Oil for Food | 11 February 2013
by Eckart Woertz
The well known journal Proceedings of the National Academy of Sciences (PNAS) has published an article about global land grabs and their implications for water usage.
The authors point out important issues around land investments like the potential disenfranchisement of customary land rights holders and excessive (green and blue) water use for export crops that could compromise domestic food security.
The article does not contain primary research, instead it marches to the usual naive quantitative drumbeat of mainstream academia: first you need to have a “database,” then you build a “model” and then you come up with some life altering findings that common sense would have been unable to achieve. In this case they have found out that water scarce countries tend to look for water resources while investing in land.
The farmlandgrab blog of the NGO GRAIN that they are using is a great source of information if you take it for what it is: a comprehensive collection of media reports about land deals. The problem is that announced agro-projects are not necessarily agro-projects actually happening. There is a huge implementation gap.
The much touted Land Matrix database, which they use to cross check the GRAIN dataset, claimed to verify such media reports. Yet at its launch it included a lot of double entries and projects over millions of hectares that never materialized like those of South Korean Daewoo in Madagascar and Chinese ZTE in Republic of Congo.
Chinese investments in particular were misrepresented. In Sudan on the other hand the Land Matrix did not contain a single project of those that have seen some degree of realization in North Sudan, but it had a flurry of land deals in South Sudan that never made it beyond the announcement stage (e.g. the one by self-stylized Cowboy/ Mafia head investor Phil Heilberg).
Unfortunately the Land Matrix did not publish the reliability codes that it attributed to deals after cross checking. A lot of the supposed “triangulation” seems to have been between various media reports: There is a press release, journalists jump on it, an NGO reports about it as well, and all over sudden one has “triangulation.” Thus, paper deals and mere declarations of intent become projects for real. The clueless academics use it for their studies, which are then taken up again by equally clueless journalists and the news cycle closes.
The Land Matrix team has reacted to criticism. It has taken some of the paper projects off the database and is “currently developing a completely new data management system behind the interface.” Thus the database might improve over time.
Yet at its inception and when the PNAS article went to peer-review in May 2012 the Land Matrix gave a highly misleading picture about the extent of land grabs. The PNAS article is evidently unaware of criticism of the LM database. “Failed and unverified deals are not included in the Land Matrix database,” it claims. Then it continues with a nice euphemism, saying that the data might have a “few biases resulting from the lack of transparency”……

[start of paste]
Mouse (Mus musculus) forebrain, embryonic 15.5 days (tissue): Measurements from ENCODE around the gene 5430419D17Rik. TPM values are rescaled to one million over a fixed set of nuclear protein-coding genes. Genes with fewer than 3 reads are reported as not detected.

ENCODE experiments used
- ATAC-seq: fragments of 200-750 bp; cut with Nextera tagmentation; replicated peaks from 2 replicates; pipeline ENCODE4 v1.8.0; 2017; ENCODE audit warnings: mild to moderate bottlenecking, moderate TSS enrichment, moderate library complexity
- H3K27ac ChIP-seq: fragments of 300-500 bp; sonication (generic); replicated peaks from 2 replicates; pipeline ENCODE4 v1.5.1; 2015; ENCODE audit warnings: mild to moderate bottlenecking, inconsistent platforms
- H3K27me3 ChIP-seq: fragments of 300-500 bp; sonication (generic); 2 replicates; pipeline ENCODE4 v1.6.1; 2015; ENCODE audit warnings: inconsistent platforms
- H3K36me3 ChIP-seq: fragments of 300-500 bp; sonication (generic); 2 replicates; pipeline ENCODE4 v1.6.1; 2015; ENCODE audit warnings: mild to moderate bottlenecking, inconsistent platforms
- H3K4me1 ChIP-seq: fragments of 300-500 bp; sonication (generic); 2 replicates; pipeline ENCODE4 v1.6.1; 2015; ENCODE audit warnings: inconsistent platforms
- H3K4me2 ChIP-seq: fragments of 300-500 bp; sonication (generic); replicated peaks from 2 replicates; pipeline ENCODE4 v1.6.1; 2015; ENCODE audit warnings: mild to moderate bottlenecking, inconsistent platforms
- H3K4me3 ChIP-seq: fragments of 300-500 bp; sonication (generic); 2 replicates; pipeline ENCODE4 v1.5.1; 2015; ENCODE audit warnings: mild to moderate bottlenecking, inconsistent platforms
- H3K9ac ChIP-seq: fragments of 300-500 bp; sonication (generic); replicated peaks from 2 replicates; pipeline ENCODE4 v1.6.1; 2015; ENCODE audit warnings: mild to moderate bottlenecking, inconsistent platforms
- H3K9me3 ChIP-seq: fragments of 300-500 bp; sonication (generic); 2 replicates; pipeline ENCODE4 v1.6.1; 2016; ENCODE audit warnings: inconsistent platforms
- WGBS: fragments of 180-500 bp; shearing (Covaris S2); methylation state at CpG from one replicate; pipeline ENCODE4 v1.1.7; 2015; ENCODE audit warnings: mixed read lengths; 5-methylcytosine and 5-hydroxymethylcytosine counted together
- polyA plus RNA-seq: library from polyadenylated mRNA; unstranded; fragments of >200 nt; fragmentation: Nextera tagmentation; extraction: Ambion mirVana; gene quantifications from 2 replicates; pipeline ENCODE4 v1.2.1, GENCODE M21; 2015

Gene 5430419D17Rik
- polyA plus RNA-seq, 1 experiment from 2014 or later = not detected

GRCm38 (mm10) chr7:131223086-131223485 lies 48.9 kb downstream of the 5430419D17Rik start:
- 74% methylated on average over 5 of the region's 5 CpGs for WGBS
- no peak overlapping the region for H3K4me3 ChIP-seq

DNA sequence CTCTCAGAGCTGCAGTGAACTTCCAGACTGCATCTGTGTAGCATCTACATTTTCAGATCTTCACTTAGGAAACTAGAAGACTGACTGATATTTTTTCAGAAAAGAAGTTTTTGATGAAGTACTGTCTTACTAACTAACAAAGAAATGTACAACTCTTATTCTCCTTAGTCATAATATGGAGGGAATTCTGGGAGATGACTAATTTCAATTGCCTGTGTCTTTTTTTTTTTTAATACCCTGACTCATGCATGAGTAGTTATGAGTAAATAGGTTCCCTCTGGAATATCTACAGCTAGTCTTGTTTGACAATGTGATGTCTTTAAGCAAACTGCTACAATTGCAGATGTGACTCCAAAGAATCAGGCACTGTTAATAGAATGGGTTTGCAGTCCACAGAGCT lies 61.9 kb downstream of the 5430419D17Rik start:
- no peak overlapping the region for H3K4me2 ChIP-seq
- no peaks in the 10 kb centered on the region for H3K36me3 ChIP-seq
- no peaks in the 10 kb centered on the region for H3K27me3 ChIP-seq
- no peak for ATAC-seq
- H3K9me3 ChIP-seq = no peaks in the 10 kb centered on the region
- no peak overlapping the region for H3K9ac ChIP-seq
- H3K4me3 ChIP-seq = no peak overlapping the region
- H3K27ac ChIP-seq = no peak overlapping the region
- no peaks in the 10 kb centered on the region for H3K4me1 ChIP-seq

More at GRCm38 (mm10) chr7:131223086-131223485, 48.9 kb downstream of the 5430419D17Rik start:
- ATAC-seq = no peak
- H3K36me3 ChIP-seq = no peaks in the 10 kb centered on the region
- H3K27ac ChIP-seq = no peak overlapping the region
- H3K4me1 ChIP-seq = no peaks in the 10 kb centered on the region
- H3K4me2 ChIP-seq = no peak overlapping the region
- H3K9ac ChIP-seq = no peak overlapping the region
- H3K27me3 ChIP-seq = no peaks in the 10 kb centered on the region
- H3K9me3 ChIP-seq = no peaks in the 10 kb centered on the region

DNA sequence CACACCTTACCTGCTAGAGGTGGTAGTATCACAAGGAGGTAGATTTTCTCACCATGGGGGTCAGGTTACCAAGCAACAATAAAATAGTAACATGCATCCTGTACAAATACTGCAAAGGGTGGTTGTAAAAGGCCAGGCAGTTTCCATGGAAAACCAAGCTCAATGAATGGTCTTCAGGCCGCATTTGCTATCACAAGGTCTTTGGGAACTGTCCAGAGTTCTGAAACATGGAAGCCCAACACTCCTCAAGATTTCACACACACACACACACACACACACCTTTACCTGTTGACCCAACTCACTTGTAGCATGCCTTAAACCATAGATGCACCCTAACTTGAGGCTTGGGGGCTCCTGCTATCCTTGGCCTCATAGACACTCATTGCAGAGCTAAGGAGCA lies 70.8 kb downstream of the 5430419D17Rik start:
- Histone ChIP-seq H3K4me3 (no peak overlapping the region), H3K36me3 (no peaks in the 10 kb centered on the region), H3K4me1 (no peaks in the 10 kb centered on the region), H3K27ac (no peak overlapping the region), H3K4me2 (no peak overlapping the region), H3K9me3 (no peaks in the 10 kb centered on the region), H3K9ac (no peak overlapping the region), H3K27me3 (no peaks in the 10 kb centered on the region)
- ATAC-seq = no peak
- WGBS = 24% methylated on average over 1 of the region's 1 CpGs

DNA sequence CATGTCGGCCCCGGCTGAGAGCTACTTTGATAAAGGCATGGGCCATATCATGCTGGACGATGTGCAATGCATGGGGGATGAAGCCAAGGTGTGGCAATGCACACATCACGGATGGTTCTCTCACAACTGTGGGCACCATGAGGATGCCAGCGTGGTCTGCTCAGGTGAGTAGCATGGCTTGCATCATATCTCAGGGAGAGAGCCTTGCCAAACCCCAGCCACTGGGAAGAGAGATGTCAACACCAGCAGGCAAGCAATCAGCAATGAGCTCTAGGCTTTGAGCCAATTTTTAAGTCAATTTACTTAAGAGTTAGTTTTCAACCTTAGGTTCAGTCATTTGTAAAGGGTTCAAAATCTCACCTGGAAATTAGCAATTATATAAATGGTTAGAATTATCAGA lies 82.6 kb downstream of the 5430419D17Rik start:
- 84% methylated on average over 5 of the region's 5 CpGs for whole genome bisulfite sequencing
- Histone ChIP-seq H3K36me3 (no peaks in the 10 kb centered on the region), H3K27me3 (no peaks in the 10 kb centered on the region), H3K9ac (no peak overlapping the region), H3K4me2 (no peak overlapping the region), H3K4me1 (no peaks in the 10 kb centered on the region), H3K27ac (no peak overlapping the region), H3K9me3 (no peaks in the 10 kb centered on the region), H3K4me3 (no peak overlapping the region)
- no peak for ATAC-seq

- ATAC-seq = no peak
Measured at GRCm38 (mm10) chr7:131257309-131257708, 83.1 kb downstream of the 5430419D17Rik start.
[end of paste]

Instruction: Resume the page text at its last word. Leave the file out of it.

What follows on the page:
Unsurprisingly the PNAS article dishes out outlandish figures, claiming that over 17 percent of the land area of the Philippines has been grabbed by foreign investors. During a visit of mine on the Philippines in 2010 none of the announced ago-investments had gotten off the ground. Forthcoming field research by Gerben Nooteboom and Rosanne Rutten of the University of Amsterdam deals with land use change and the implementation gap of foreign agro-investments in the Philippines and Indonesia. The numbers for the UAE and Israel in the PNAS article are also out of touch with reality.
This is not to say that land grabs are not happening – especially on a national level between nationals, not necessarily foreigners. They are also problematic, but the continuous hyping of large and unverified figures does a disservice to the important issues that are at stake. A more sober debate is needed that takes stock of different quantities, but also of the need for agricultural investments and how they might be undertaken in a way that could lead to different qualities. The Manichean picture of neo-colonialism on the one hand and romanticized subsistence farming on the other is just too simple.
On a more general plane I grow increasingly bored with the mathematical fetish in social sciences. The economists pretend to practice hard science like physics, even though they are closer to theology with their axiomatic and ahistoric belief in homo economicus.
Yet everybody wants to be like them now: Whether it is political scientists, sociologists or psychologists. They start out with a boring question and a “database”, then follows a lengthy mathematical “proof” in the middle and at the end they come up with silly answers and unsurprising correlations, right at a point where the real questions should begin. It is like those medieval scholastics debating how many angels can sit on the pin of a needle.
It is high time that the social sciences regain their critical faculties and say that the king of economics is naked. After all economists did not have the slightest clue ahead of the global financial crisis as far as their orthodoxy is concerned. And no, it was not just the databases or the models that were wrong, but the basic assumptions of the profession.